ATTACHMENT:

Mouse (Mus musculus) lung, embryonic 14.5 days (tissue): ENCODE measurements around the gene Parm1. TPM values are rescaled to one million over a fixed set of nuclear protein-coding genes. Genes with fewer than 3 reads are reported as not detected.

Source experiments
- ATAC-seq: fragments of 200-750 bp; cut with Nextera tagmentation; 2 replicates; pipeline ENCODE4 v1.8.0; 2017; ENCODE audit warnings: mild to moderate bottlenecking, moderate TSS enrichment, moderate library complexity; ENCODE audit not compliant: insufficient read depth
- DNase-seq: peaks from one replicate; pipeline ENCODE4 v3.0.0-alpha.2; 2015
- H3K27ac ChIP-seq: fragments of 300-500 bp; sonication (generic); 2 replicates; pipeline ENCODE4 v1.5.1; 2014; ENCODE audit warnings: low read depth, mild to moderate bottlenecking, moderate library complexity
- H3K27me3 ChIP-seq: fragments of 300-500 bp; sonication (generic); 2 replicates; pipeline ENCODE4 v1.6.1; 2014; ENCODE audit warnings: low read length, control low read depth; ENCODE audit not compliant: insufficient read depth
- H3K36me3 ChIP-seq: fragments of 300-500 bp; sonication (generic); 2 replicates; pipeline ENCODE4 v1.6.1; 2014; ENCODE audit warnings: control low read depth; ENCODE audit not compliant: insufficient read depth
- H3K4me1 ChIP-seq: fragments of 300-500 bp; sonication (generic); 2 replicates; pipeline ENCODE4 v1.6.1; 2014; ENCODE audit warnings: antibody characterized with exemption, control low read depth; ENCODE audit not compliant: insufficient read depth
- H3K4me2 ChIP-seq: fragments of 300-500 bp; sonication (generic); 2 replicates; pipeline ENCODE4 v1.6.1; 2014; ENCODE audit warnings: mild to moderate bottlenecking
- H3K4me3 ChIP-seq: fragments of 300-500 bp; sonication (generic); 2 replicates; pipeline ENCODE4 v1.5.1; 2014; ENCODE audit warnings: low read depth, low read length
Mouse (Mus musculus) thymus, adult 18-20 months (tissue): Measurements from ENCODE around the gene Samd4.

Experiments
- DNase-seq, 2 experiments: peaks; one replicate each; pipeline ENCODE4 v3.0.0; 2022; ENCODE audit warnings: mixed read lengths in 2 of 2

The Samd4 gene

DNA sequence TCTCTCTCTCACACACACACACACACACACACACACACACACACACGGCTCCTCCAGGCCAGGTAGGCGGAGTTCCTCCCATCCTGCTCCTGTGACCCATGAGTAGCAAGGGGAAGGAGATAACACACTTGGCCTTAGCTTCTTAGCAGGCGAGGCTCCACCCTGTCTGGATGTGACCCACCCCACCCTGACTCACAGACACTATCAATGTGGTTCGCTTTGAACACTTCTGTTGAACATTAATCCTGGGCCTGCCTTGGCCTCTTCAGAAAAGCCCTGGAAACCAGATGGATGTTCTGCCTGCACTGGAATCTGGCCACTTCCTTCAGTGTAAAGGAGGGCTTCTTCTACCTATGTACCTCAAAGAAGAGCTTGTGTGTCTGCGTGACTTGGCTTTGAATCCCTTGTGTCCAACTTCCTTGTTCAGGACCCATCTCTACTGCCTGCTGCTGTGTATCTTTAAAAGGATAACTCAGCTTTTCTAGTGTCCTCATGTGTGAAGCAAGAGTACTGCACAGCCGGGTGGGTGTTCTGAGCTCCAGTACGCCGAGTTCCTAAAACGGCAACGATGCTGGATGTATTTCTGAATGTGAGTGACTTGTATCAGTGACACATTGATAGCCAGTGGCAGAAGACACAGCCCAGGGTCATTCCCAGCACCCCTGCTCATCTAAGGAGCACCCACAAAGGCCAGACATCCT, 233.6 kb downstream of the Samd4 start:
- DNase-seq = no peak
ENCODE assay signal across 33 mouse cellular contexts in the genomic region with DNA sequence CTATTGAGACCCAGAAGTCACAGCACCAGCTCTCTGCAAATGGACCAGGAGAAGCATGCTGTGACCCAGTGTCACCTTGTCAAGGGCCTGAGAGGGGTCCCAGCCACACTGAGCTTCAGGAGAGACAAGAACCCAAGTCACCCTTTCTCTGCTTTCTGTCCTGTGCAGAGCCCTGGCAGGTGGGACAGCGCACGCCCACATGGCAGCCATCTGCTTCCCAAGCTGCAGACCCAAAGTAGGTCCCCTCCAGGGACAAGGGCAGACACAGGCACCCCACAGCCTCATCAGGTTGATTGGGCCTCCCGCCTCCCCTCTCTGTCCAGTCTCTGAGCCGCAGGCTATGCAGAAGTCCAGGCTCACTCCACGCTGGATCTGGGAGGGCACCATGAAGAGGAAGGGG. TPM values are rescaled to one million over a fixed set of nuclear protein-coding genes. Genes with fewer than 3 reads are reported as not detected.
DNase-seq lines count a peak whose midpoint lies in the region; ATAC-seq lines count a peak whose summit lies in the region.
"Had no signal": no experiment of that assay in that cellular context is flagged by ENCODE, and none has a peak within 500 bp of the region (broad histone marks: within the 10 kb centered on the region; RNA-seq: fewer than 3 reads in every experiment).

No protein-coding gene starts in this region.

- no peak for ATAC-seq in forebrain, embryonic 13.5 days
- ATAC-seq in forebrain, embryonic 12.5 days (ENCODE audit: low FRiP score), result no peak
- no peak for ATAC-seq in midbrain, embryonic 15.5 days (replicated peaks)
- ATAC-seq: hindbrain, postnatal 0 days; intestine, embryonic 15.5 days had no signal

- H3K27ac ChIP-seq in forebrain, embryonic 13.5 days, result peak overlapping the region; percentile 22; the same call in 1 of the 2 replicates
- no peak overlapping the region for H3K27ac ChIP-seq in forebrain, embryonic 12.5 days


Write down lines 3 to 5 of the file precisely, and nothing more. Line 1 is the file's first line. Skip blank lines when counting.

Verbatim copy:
- ATAC-seq: fragments of 200-750 bp; cut with Nextera tagmentation; 2 replicates; pipeline ENCODE4 v1.8.0; 2017; ENCODE audit warnings: mild to moderate bottlenecking, moderate TSS enrichment, moderate library complexity; ENCODE audit not compliant: insufficient read depth
- DNase-seq: peaks from one replicate; pipeline ENCODE4 v3.0.0-alpha.2; 2015
- H3K27ac ChIP-seq: fragments of 300-500 bp; sonication (generic); 2 replicates; pipeline ENCODE4 v1.5.1; 2014; ENCODE audit warnings: low read depth, mild to moderate bottlenecking, moderate library complexity